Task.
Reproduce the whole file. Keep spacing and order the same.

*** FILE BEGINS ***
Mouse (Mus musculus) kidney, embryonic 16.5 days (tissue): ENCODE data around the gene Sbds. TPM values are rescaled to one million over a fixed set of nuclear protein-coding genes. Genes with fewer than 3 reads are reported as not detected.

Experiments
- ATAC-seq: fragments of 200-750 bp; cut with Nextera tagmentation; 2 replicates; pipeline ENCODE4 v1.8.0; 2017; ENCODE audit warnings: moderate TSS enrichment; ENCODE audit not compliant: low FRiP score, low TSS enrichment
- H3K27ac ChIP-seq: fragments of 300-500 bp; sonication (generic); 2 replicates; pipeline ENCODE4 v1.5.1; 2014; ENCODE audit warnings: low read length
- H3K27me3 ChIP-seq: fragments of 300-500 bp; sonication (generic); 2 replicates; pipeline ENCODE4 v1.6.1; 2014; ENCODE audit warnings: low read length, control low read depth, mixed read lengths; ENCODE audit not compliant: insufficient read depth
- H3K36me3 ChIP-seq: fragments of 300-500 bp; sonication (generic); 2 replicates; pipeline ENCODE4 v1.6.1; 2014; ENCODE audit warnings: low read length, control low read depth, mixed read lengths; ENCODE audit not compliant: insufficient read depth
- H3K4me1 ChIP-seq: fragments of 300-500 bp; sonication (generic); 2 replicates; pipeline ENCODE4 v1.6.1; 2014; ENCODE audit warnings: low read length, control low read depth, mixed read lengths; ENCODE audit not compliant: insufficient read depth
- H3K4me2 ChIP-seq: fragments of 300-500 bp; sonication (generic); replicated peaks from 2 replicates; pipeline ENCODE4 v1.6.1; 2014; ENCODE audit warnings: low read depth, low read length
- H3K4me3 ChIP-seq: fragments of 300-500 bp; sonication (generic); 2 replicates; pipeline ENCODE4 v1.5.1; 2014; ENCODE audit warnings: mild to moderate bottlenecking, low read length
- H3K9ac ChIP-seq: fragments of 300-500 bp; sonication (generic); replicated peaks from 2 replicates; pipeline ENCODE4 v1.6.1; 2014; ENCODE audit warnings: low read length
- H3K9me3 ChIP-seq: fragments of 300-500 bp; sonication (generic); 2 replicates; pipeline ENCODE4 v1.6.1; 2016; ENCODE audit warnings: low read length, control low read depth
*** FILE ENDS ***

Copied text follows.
Mouse (Mus musculus) kidney, embryonic 16.5 days (tissue): ENCODE data around the gene Sbds. TPM values are rescaled to one million over a fixed set of nuclear protein-coding genes. Genes with fewer than 3 reads are reported as not detected.

Experiments
- ATAC-seq: fragments of 200-750 bp; cut with Nextera tagmentation; 2 replicates; pipeline ENCODE4 v1.8.0; 2017; ENCODE audit warnings: moderate TSS enrichment; ENCODE audit not compliant: low FRiP score, low TSS enrichment
- H3K27ac ChIP-seq: fragments of 300-500 bp; sonication (generic); 2 replicates; pipeline ENCODE4 v1.5.1; 2014; ENCODE audit warnings: low read length
- H3K27me3 ChIP-seq: fragments of 300-500 bp; sonication (generic); 2 replicates; pipeline ENCODE4 v1.6.1; 2014; ENCODE audit warnings: low read length, control low read depth, mixed read lengths; ENCODE audit not compliant: insufficient read depth
- H3K36me3 ChIP-seq: fragments of 300-500 bp; sonication (generic); 2 replicates; pipeline ENCODE4 v1.6.1; 2014; ENCODE audit warnings: low read length, control low read depth, mixed read lengths; ENCODE audit not compliant: insufficient read depth
- H3K4me1 ChIP-seq: fragments of 300-500 bp; sonication (generic); 2 replicates; pipeline ENCODE4 v1.6.1; 2014; ENCODE audit warnings: low read length, control low read depth, mixed read lengths; ENCODE audit not compliant: insufficient read depth
- H3K4me2 ChIP-seq: fragments of 300-500 bp; sonication (generic); replicated peaks from 2 replicates; pipeline ENCODE4 v1.6.1; 2014; ENCODE audit warnings: low read depth, low read length
- H3K4me3 ChIP-seq: fragments of 300-500 bp; sonication (generic); 2 replicates; pipeline ENCODE4 v1.5.1; 2014; ENCODE audit warnings: mild to moderate bottlenecking, low read length
- H3K9ac ChIP-seq: fragments of 300-500 bp; sonication (generic); replicated peaks from 2 replicates; pipeline ENCODE4 v1.6.1; 2014; ENCODE audit warnings: low read length
- H3K9me3 ChIP-seq: fragments of 300-500 bp; sonication (generic); 2 replicates; pipeline ENCODE4 v1.6.1; 2016; ENCODE audit warnings: low read length, control low read depth